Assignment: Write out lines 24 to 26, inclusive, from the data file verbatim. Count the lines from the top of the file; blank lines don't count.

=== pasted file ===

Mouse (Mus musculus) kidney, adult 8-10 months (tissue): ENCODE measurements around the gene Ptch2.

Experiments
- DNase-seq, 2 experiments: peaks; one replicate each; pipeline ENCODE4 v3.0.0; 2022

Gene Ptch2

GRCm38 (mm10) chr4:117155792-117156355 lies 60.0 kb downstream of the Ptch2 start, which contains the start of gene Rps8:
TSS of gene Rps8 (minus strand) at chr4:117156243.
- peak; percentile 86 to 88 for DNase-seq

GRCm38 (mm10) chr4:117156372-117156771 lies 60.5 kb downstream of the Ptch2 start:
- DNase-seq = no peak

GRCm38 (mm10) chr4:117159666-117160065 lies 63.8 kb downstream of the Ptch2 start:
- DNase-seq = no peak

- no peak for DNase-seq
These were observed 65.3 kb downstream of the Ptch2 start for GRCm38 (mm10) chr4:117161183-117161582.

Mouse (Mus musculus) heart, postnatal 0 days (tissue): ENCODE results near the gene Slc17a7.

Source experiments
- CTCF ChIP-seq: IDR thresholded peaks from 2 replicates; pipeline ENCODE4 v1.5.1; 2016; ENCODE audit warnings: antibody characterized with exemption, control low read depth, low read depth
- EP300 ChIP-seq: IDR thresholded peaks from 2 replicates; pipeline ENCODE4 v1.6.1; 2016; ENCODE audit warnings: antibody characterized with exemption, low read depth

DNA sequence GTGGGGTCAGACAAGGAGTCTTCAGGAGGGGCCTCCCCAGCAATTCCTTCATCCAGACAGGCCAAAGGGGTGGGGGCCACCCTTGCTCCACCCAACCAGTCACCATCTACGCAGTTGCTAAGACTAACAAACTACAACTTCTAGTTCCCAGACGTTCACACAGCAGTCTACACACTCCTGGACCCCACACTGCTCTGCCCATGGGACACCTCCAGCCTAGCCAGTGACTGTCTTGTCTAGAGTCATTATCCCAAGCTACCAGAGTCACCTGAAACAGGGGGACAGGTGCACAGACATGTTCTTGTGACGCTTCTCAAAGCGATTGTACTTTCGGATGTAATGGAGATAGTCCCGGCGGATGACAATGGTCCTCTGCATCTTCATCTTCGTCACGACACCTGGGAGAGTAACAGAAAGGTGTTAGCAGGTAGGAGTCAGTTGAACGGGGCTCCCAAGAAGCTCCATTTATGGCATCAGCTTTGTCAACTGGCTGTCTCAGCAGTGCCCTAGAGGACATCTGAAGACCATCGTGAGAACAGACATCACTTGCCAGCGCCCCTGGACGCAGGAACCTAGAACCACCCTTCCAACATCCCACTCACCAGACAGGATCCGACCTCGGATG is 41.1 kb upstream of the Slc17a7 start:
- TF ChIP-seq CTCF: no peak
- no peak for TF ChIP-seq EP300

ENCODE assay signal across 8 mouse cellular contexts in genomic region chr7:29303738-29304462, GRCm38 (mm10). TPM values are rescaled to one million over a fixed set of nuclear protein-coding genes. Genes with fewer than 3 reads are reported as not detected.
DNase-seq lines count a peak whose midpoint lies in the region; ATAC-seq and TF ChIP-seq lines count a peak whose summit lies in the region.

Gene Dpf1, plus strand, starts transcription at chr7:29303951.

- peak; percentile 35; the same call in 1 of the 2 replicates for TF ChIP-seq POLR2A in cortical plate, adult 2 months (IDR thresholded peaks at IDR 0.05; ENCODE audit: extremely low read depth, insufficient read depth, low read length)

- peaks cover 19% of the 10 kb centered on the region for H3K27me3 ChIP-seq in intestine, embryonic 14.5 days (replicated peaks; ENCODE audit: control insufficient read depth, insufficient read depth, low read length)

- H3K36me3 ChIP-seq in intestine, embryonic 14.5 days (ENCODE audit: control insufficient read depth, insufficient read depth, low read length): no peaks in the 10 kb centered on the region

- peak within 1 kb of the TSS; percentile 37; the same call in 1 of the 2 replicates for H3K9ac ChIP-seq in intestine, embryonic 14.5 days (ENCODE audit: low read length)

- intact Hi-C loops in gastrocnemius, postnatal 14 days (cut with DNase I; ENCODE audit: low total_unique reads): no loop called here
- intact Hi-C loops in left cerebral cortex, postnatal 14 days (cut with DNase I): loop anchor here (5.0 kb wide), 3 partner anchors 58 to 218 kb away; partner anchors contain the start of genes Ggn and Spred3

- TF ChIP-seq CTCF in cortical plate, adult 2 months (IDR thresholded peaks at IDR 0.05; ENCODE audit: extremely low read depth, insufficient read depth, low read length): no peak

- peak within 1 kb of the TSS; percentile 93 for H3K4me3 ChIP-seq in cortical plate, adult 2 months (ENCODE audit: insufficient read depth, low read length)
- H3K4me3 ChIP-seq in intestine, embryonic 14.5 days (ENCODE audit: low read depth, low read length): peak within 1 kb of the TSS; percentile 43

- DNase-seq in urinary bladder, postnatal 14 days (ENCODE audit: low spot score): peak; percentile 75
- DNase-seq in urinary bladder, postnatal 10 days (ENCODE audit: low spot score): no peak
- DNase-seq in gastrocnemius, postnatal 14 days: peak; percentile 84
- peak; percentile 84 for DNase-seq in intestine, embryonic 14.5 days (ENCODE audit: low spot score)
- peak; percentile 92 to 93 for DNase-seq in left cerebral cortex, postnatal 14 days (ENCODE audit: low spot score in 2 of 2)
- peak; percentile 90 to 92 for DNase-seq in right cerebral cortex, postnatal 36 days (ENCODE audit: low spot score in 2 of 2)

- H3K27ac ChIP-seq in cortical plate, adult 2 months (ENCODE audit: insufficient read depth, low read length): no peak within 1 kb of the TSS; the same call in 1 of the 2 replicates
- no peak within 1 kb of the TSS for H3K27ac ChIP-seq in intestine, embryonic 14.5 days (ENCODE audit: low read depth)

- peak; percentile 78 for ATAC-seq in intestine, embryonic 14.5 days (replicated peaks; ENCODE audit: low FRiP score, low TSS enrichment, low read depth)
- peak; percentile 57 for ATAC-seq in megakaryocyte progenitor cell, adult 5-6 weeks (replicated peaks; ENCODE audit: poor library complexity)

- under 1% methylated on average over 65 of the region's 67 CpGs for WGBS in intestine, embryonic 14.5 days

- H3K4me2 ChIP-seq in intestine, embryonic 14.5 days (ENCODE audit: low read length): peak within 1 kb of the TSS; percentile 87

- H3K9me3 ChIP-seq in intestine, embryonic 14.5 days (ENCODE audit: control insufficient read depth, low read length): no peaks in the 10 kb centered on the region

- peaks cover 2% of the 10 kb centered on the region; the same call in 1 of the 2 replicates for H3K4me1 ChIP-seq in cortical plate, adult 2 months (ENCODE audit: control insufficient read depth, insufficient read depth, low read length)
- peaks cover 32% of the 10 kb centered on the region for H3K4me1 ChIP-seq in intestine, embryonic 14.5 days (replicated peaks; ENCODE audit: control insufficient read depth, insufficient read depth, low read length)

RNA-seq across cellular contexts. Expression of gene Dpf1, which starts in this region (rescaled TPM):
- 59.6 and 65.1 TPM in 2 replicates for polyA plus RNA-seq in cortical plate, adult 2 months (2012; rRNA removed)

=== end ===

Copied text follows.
- peak; percentile 35; the same call in 1 of the 2 replicates for TF ChIP-seq POLR2A in cortical plate, adult 2 months (IDR thresholded peaks at IDR 0.05; ENCODE audit: extremely low read depth, insufficient read depth, low read length)

- peaks cover 19% of the 10 kb centered on the region for H3K27me3 ChIP-seq in intestine, embryonic 14.5 days (replicated peaks; ENCODE audit: control insufficient read depth, insufficient read depth, low read length)

- H3K36me3 ChIP-seq in intestine, embryonic 14.5 days (ENCODE audit: control insufficient read depth, insufficient read depth, low read length): no peaks in the 10 kb centered on the region